A museum conference in Parksville this week looks to bring delegates from Canada and beyond to share best practices for safeguarding museum collections that are held in storage.
According to a joint Parksville Museum and BC Museums Association news release, typically about 95 per cent of a museum’s objects are housed in storage. This poses a significant problem for many B.C. museums.
“It is no secret that most museums struggle with providing adequate storage conditions — not only in Canada but all over the world… two out of three museums are in this situation, according to a recent international survey,” said Simon Lambert, preservation development advisor for the Canadian Conservation Institute (CCI) and co-ordinator of the event, in the press release. “It is a significant problem because most museums are small- to medium-sized organizations with limited resources; it’s the more crucial to provide tools that are adapted for their specific reality by maximizing existing space, equipment and human resources,” he said.
In an attempt to address the issue, CCI selected four cultural institutions across the Western region of Canada to be a part of RE-ORG: Canada, a training program for museums which, over one year, will work collaboratively to improve access to their collections in storage and improve preservation conditions.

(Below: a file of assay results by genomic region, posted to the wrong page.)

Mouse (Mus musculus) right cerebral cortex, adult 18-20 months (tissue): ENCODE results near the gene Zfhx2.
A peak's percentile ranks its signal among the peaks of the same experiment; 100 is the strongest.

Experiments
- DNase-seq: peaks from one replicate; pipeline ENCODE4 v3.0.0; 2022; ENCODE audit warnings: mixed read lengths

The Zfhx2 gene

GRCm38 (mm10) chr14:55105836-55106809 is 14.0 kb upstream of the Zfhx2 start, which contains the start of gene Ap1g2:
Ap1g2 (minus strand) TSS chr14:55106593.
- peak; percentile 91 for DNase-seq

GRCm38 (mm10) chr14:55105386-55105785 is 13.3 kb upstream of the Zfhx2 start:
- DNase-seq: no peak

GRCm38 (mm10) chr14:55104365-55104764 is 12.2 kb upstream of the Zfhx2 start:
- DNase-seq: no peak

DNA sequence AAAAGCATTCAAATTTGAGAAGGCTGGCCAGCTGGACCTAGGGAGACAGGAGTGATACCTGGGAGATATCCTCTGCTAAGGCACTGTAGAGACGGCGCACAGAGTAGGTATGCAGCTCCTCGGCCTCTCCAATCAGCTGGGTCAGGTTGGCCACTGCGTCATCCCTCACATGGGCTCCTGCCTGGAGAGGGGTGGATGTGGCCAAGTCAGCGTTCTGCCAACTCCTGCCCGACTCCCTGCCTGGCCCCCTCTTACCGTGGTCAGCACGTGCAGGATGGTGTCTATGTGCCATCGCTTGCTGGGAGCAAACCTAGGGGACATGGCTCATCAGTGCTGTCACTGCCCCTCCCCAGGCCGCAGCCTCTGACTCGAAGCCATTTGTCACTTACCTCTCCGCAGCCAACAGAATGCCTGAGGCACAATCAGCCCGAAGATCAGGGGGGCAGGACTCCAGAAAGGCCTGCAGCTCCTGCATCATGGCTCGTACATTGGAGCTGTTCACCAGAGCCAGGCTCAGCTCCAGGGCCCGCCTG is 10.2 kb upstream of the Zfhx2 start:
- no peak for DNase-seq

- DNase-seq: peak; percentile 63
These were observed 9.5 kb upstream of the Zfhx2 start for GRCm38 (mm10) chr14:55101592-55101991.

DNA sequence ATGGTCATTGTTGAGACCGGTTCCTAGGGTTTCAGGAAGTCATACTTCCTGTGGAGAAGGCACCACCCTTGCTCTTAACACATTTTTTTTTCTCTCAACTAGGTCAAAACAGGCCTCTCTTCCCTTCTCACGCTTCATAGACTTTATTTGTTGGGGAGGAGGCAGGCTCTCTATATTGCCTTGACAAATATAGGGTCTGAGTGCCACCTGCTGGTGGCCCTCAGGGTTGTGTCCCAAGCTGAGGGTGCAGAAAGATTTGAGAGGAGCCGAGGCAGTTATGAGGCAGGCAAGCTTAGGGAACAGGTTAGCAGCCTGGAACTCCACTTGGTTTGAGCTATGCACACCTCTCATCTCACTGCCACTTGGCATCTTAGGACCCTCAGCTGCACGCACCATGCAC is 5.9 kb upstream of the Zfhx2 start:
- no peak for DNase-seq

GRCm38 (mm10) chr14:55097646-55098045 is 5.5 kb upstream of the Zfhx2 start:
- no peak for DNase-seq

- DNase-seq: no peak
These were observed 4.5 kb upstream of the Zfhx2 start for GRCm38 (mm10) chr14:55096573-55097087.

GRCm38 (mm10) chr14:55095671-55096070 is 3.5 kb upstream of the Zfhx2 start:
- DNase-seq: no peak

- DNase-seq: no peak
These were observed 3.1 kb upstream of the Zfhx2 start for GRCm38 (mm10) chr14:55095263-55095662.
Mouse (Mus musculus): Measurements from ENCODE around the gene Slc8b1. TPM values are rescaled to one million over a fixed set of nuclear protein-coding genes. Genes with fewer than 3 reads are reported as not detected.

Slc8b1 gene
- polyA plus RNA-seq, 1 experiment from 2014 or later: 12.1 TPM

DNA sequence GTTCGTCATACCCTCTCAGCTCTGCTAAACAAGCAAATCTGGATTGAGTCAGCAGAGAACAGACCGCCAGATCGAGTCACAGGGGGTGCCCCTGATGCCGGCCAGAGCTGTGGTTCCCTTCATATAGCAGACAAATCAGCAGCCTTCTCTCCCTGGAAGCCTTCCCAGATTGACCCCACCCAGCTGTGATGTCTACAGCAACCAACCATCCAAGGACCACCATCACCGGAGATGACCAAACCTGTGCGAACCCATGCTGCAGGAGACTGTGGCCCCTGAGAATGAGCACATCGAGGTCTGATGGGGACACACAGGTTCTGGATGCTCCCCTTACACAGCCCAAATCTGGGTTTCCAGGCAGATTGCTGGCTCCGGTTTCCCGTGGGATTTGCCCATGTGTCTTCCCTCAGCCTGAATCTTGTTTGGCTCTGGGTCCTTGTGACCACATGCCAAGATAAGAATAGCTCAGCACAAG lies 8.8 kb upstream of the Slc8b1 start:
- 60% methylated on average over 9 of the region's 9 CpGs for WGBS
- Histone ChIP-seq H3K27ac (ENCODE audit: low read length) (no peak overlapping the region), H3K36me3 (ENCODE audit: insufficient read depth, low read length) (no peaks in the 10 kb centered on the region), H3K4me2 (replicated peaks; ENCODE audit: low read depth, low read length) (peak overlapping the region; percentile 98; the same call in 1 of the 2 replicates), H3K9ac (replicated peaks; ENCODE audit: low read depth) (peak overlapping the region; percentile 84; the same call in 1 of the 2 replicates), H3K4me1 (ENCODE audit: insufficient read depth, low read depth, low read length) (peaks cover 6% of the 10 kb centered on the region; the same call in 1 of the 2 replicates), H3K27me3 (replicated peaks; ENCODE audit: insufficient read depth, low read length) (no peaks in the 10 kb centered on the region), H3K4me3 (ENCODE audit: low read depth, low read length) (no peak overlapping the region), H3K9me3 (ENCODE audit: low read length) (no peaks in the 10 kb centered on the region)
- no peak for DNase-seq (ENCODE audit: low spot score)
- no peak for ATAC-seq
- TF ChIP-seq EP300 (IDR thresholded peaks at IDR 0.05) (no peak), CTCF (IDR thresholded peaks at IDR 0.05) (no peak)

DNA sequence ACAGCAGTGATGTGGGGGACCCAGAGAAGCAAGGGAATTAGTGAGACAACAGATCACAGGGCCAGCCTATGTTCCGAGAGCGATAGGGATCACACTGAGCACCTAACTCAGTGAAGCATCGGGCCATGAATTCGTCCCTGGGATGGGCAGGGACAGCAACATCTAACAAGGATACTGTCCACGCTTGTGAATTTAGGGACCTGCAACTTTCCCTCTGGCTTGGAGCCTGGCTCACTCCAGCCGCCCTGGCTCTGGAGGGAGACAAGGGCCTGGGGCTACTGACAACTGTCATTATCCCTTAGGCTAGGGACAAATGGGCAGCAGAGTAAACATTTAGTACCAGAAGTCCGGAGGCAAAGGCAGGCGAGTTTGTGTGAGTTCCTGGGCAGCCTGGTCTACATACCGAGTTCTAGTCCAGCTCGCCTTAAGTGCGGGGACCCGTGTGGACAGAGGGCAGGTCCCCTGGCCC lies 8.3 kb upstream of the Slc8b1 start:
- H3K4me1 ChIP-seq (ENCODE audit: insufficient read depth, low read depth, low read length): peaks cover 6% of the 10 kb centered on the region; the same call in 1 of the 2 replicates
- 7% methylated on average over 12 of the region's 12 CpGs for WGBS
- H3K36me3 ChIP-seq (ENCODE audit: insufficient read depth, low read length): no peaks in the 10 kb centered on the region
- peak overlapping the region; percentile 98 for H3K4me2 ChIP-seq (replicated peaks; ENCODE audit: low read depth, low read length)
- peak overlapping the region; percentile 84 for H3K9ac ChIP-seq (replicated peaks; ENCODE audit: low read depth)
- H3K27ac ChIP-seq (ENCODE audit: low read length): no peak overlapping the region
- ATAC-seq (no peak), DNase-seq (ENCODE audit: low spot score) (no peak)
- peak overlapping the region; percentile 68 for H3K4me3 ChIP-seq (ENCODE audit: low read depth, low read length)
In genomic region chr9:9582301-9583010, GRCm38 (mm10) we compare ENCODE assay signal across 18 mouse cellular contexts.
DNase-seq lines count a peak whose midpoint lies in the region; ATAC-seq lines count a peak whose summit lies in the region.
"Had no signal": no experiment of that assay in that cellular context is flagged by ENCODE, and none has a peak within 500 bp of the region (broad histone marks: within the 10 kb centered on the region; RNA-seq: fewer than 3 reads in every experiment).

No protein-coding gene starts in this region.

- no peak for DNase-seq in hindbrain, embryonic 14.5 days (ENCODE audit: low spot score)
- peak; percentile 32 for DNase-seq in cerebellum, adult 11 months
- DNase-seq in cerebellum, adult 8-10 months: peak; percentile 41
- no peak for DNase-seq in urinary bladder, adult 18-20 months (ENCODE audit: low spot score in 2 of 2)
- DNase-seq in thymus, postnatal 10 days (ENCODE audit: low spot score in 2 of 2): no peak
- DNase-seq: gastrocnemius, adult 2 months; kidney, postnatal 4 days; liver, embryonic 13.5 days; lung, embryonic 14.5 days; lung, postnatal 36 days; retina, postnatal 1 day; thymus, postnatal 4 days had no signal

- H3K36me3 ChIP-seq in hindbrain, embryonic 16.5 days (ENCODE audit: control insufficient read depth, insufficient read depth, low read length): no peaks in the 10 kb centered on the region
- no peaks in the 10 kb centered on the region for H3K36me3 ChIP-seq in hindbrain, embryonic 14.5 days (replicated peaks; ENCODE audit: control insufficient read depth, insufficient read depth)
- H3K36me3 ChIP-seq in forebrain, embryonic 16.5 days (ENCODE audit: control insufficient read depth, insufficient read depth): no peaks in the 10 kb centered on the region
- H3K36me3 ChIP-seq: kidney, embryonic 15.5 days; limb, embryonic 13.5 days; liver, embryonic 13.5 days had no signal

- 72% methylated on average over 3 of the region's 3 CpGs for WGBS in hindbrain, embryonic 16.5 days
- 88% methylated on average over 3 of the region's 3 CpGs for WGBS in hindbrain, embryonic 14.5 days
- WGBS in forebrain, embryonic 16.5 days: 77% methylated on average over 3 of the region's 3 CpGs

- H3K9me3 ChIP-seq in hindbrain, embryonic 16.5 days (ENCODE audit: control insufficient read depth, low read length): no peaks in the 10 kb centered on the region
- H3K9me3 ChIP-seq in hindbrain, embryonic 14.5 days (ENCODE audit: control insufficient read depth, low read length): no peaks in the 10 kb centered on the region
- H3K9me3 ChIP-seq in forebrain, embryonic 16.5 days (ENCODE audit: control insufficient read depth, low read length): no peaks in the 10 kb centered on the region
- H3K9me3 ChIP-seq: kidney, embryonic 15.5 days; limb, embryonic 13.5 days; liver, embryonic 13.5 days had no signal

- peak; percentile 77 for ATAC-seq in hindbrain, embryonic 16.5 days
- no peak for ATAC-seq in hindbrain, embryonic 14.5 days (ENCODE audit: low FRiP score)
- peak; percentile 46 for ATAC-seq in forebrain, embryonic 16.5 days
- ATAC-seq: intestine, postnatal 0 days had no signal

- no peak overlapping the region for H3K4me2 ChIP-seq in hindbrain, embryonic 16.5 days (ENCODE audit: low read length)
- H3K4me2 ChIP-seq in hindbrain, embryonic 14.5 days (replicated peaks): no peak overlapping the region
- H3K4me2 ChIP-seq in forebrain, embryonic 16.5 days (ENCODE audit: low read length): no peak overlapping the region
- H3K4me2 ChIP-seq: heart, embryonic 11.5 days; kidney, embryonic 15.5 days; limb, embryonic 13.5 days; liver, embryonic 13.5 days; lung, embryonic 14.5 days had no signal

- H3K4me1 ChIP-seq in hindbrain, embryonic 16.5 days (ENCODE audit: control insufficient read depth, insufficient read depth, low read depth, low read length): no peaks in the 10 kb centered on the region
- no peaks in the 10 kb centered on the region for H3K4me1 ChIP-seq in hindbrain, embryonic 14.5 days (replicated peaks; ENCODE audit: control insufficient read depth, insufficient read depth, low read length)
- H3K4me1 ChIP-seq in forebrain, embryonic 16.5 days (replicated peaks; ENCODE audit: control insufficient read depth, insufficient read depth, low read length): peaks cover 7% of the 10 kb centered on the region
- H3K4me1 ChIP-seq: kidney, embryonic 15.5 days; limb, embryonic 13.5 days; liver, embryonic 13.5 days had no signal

Those selected were: Qualicum Beach Museum; Haida Gwaii Museum in Skidegate, B.C.; Greater Vernon Museum and Archives in Vernon, B.C.; and Yukon Arts Centre in Whitehorse.
From March 13-15, as part of the training, the museums will join forces to reorganize a collection storage area at the Parksville Museum.
Those involved in the hands-on experience can then apply what they’ve learned at their own institutions.
Following that, a one-day conference titled RE-ORG West: Adventures in Storage Reorganization, takes place at Parksville Museum on March 16, during which delegates from Canada and abroad will exchange best practices.
— Parksville Museum/
BC Museums Association news release